Scorpions and scorpion products are in use for medical purpose in many countries across the Indian ocean. Stories about this animal were gathered and written by students. They are all part of a pedagogical project, funded by the National University of Singapore and the Université de Paris. The Bestiary site is a work-in-progress and a participatory educational tool, representing animals whose products or body parts are used to promote health and healing.
A Story by Soh Jun Han, Owen
Scorpions are predatory arachnids with an evolutionary history going back 435 million years. They can be found on all continents except Antarctica, and are easily identified by their pincers and stinger.
From a cultural and religious standpoint, the scorpion is identified as a protective force as well as an embodiment of evil. In Tibet, the scorpion symbolises negative or harmful action. Among the Tibetan Buddhists, the polarity of ‘good and evil’ does not exist – there is only an enlightened state of ‘good’ as well as a distortion of that ‘good’. The scorpion is thought to have transformed into the latter, and has been used as a representation that everyone can obtain the enlightened state of ‘good’ through compassion. In China the scorpion emblem is used as a charm to defend against evil powers. The scorpion symbol is used alongside 4 other symbols, namely the spider, viper, toad and centipede, and families with one son usually worship these five symbols for protection. These families even have motifs embroidered with black silk thread on a read cloth for the child to wear, which is believed to prevent illness. In China, the character 万 that symbolises 10,000, is derived from the scorpion symbol.
From a traditional medicine standpoint, the scorpion is commonly used to stop spasms and subdue endogenous wind, as well as to dispel toxins and wind. Scorpions are usually caught in spring or autumn, and are then boiled and subsequently sun-dried. Due to its pungent and neutral properties, it is associated with the liver meridian, and it is often combined with other medicinal herbs to treat convulsions and spasms of the hand and feet. Some practitioners also recommend scorpion as a cure for headaches and joint aches.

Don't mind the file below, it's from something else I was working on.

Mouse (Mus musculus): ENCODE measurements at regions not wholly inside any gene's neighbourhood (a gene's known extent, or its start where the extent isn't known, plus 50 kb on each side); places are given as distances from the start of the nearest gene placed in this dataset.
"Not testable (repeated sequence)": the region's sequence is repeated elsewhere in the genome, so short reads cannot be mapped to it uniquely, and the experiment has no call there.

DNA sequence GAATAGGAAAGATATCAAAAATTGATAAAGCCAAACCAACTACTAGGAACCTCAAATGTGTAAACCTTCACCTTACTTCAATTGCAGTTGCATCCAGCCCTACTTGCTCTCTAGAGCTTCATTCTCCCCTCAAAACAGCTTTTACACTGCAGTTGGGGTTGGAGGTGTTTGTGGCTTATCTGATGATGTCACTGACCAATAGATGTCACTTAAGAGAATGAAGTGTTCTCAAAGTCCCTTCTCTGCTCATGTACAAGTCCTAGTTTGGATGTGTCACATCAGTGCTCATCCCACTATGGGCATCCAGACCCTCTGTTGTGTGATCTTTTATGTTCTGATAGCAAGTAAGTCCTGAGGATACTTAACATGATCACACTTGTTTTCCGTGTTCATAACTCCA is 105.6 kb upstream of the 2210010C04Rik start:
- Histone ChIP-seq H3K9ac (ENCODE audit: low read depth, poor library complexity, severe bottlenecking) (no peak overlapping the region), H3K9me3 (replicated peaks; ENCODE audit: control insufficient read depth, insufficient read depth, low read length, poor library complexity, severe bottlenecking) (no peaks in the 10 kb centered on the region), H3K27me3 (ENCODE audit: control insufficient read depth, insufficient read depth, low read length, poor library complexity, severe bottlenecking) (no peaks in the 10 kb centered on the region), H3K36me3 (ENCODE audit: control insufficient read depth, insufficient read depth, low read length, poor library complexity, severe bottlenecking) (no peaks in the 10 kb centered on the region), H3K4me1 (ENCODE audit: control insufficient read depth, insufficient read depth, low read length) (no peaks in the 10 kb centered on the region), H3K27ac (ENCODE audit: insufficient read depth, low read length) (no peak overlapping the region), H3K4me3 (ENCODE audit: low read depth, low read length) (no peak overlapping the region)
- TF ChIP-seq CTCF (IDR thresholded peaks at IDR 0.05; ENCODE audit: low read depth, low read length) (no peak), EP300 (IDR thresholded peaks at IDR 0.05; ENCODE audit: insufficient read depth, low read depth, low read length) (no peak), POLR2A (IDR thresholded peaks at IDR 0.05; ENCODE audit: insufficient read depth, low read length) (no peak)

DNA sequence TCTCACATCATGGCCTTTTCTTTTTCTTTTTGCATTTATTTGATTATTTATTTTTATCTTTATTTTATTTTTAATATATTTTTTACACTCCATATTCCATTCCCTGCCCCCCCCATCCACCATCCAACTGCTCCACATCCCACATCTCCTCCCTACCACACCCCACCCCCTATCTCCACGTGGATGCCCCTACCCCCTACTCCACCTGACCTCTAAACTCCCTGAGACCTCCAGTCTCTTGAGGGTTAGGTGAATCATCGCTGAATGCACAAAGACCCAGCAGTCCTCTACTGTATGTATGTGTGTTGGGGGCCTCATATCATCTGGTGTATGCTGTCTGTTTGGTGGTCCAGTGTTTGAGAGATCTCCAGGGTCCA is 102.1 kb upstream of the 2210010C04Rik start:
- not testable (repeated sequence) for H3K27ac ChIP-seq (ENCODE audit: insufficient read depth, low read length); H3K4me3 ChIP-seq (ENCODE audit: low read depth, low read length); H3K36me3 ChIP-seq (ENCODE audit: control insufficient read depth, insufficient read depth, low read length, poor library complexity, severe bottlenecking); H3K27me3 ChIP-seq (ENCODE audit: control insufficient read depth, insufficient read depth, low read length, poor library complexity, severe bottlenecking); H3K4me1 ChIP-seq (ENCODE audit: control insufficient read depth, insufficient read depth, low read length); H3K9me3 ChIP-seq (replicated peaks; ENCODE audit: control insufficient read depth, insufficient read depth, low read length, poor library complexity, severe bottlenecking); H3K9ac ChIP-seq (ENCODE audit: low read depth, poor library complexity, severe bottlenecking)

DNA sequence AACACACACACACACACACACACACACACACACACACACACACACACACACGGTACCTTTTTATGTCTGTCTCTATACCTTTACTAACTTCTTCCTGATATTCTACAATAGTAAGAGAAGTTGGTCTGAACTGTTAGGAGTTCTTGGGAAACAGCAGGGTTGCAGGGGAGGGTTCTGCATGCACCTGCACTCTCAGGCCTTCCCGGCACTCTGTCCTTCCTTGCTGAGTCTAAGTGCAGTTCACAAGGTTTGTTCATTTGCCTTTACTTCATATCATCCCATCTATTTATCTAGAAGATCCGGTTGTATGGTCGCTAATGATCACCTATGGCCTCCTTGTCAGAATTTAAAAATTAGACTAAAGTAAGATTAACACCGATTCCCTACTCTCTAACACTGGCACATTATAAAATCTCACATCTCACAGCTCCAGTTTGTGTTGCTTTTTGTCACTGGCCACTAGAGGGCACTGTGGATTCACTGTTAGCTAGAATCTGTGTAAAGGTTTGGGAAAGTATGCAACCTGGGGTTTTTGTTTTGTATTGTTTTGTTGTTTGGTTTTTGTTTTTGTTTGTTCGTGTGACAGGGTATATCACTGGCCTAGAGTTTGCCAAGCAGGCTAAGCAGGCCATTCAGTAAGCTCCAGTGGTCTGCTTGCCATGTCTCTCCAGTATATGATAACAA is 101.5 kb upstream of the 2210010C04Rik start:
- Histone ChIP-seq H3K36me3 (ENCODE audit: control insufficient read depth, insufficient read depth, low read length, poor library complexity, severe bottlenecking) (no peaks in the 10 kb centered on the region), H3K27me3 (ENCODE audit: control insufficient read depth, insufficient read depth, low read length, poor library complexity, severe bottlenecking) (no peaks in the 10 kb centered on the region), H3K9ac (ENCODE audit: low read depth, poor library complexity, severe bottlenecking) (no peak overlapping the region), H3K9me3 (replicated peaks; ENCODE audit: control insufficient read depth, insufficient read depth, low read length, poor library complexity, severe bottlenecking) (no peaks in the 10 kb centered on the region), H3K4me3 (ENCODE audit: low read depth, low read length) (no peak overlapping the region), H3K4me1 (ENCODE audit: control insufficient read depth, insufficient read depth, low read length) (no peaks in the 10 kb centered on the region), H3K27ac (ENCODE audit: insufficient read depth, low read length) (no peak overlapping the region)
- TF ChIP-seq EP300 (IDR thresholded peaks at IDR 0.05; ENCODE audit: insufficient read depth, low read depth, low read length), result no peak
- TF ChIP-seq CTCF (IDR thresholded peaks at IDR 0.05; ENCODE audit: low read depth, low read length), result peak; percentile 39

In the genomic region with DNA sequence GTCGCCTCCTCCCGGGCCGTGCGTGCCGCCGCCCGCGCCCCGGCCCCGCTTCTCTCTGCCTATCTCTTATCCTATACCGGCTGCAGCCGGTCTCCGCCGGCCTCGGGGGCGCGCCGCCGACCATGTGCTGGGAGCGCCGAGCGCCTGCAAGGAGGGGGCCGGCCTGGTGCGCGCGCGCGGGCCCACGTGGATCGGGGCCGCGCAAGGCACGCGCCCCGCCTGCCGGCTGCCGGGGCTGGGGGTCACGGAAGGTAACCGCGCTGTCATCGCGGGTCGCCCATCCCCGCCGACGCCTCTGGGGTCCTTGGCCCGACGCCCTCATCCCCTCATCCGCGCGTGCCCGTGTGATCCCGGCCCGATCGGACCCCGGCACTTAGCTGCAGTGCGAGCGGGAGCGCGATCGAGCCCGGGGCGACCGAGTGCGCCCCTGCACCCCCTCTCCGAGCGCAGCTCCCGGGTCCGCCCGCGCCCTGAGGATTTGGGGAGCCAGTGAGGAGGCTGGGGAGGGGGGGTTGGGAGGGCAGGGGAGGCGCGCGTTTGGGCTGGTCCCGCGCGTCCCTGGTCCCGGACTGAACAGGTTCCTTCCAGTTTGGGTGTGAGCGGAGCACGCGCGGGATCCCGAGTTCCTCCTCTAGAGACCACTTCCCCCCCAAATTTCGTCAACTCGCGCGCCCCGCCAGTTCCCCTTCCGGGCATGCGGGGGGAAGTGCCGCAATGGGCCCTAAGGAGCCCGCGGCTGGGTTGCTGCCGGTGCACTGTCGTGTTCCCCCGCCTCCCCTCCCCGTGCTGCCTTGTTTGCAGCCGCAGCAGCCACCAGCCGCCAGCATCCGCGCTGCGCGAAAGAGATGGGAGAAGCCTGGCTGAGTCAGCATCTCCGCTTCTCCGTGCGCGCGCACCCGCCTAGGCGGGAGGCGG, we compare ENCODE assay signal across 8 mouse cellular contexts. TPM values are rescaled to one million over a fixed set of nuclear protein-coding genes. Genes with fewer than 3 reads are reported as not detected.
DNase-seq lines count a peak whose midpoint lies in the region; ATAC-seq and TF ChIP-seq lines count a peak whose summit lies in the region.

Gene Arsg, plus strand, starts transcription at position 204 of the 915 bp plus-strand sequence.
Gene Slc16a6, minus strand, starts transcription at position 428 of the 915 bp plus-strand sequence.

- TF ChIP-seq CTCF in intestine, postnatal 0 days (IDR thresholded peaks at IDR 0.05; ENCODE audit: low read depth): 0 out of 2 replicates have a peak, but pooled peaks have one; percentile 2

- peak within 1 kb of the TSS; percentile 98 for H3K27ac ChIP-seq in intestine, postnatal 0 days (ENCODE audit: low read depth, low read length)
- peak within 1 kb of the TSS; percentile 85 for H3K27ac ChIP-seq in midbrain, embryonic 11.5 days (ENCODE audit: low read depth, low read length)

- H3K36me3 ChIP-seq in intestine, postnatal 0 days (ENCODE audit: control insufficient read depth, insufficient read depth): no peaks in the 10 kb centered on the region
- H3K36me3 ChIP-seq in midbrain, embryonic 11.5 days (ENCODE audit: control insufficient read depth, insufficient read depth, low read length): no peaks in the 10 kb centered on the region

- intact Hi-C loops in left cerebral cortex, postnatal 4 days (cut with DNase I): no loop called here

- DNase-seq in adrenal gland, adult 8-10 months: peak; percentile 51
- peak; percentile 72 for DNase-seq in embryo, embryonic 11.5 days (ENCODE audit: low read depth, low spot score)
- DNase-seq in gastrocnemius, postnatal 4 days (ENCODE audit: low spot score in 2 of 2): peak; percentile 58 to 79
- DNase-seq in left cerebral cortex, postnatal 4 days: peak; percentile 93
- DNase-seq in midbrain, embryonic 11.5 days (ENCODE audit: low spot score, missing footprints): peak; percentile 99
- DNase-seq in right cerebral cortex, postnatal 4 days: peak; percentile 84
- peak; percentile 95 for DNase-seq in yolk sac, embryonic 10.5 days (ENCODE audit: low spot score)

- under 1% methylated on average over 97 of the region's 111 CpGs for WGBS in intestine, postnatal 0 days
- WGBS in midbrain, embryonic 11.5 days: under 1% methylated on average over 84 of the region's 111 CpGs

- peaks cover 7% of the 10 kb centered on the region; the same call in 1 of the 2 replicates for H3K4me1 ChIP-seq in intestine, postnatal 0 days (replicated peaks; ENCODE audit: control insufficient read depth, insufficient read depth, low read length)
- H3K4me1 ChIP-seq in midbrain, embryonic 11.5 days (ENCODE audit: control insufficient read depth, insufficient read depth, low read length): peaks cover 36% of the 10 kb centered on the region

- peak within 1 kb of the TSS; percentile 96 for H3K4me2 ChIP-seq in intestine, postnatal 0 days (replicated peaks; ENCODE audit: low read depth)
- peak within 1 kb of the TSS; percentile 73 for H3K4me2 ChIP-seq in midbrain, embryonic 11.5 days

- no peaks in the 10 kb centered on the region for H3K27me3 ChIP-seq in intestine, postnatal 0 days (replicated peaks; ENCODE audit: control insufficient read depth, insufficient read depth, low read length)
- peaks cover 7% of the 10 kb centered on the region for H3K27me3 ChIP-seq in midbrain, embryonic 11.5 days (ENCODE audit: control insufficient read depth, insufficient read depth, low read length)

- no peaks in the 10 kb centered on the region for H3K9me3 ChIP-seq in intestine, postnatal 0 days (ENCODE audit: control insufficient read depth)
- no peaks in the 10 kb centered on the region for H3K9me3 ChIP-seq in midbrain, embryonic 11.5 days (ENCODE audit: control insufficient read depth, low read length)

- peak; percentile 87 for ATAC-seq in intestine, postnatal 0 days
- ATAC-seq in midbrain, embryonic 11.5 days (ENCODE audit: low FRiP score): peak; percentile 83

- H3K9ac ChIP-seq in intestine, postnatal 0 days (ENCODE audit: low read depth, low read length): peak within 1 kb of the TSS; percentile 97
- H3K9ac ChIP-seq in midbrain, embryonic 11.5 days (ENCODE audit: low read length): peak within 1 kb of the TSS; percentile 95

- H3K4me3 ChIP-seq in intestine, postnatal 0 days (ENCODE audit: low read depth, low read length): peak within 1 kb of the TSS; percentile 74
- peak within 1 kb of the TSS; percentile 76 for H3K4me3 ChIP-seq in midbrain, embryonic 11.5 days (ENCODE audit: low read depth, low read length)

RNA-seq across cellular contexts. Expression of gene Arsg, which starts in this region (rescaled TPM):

Value in Asian medicine The scorpion has a stinger on its back, and while most species possess a sting which can be compared to that of a bee sting, there are a few scorpion species that have a sting venomous enough to kill humans (“Researchers from Kongju National University Discuss Findings in Zoonoses,” 2021). This definitely is a threat to humans, and could negatively affect our wellbeing.
Despite this, humans have been known to consume scorpions, especially in Asian countries such as Vietnam and Thailand. From a food hygiene point of view, the consumption of scorpion is not as hygienic as one might think. Research has found out that there are seven different families of bacteria in a raw scorpion, of which five are pathogenic to humans (Grabowski & Klein, 2021). This shows that the scorpion is indeed a zoonosis carrier, and it further highlights the importance of washing and heating up scorpions before consumption. The consumption of scorpion is also common in many forager societies (e.g. indigenous Australian, Papuan, Indonesian or Amazonians). They consume scorpion to improve their diet, and the knowledge of which species may be eaten under specific conditions is passed on orally through generations of people (Grabowski & Klein, 2021). Hence, diseases caused by the consumption of scorpion is kept minimal.
In addition to the usage of scorpions in TCM, to stop spasms, subdue endogenous wind and treat convulsions in the hand and feet, they are also used in western medicine. Researchers from Kongju National University found out that the antimicrobial peptide Css54 can be derived from scorpion venom. Css54 exerts potent antimicrobial activity through a disruption of the bacterial membrane of zoonotic bacteria. With this, Css54 can be used as an alternative to antibiotics in humans and animal husbandry (“Researchers from Kongju National University Discuss Findings in Zoonoses”, 2021) With this, we can see that the usage of scorpion in medical purposes can be utilised both in a “traditional” and “modern” sense, where TCM is the former while western medicine is the latter.